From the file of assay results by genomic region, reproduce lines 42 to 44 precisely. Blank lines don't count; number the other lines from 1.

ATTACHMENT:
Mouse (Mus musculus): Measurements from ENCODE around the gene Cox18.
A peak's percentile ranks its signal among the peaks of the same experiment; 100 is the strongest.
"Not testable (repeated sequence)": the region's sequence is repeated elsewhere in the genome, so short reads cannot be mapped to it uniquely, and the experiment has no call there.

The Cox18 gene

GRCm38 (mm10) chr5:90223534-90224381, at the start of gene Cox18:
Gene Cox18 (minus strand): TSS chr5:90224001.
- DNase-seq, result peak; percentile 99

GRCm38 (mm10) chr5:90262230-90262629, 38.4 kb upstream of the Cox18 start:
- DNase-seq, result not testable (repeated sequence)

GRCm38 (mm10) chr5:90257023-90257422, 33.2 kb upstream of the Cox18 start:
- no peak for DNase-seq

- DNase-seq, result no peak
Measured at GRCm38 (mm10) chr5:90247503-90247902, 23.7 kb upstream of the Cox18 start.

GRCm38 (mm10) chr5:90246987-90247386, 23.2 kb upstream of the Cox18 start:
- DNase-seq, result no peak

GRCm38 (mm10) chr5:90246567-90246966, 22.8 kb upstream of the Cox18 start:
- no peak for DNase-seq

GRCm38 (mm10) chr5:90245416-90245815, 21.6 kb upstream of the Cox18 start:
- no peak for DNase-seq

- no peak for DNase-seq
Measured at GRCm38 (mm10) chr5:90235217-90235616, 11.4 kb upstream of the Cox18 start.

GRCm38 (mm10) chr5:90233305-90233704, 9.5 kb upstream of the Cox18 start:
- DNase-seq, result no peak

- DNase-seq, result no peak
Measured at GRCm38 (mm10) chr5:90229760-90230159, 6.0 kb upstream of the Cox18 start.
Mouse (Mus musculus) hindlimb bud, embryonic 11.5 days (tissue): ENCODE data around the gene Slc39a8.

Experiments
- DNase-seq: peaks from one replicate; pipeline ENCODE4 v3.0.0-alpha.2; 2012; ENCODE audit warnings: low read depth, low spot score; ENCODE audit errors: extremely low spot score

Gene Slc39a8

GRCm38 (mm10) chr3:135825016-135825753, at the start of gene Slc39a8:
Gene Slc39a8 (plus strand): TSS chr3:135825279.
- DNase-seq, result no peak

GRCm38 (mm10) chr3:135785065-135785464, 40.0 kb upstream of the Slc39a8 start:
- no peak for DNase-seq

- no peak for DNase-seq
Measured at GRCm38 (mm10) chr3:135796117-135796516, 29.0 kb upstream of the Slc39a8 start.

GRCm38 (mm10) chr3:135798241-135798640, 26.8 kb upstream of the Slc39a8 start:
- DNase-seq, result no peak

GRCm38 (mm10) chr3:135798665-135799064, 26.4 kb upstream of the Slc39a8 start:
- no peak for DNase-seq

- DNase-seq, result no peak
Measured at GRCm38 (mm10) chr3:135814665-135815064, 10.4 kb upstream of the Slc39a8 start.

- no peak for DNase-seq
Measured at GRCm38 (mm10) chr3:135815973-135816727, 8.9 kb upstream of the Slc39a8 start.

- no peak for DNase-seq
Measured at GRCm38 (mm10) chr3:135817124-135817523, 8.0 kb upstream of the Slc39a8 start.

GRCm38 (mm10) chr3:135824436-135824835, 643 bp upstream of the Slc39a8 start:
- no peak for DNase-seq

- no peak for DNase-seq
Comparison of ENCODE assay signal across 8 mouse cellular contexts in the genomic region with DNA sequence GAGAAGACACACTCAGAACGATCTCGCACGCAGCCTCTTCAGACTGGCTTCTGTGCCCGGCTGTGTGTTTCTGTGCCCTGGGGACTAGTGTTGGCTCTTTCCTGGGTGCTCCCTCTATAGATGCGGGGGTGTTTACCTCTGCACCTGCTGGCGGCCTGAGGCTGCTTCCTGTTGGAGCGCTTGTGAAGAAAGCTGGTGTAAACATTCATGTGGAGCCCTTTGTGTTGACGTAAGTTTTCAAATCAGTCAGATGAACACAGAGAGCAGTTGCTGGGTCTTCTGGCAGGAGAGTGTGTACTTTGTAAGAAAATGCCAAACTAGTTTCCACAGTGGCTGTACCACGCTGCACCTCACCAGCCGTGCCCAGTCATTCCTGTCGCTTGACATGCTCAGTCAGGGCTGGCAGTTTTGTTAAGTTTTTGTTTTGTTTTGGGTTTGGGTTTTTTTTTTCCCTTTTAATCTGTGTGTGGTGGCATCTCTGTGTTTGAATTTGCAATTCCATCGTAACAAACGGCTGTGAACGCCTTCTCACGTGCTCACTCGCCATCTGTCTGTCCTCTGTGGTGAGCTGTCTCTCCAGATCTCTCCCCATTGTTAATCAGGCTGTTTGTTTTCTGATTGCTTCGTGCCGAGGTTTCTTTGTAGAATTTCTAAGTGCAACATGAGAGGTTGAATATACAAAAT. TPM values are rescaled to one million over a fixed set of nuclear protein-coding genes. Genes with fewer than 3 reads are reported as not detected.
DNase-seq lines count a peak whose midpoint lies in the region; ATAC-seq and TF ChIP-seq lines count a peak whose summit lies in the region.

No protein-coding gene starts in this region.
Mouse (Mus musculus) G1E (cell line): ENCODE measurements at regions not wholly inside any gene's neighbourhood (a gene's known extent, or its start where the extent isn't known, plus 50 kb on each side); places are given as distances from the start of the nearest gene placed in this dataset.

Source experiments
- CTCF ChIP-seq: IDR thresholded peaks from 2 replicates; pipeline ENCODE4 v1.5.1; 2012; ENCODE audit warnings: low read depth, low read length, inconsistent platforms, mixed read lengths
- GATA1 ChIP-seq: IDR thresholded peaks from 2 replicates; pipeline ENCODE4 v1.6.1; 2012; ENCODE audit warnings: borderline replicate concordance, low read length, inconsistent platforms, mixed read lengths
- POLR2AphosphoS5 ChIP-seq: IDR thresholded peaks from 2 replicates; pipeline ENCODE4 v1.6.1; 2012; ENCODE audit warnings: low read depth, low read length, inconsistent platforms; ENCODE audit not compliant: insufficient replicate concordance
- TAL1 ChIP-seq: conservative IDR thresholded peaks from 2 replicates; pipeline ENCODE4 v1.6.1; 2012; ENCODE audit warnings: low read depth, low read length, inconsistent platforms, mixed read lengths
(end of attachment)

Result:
Measured at GRCm38 (mm10) chr3:135814665-135815064, 10.4 kb upstream of the Slc39a8 start.

- no peak for DNase-seq
Measured at GRCm38 (mm10) chr3:135815973-135816727, 8.9 kb upstream of the Slc39a8 start.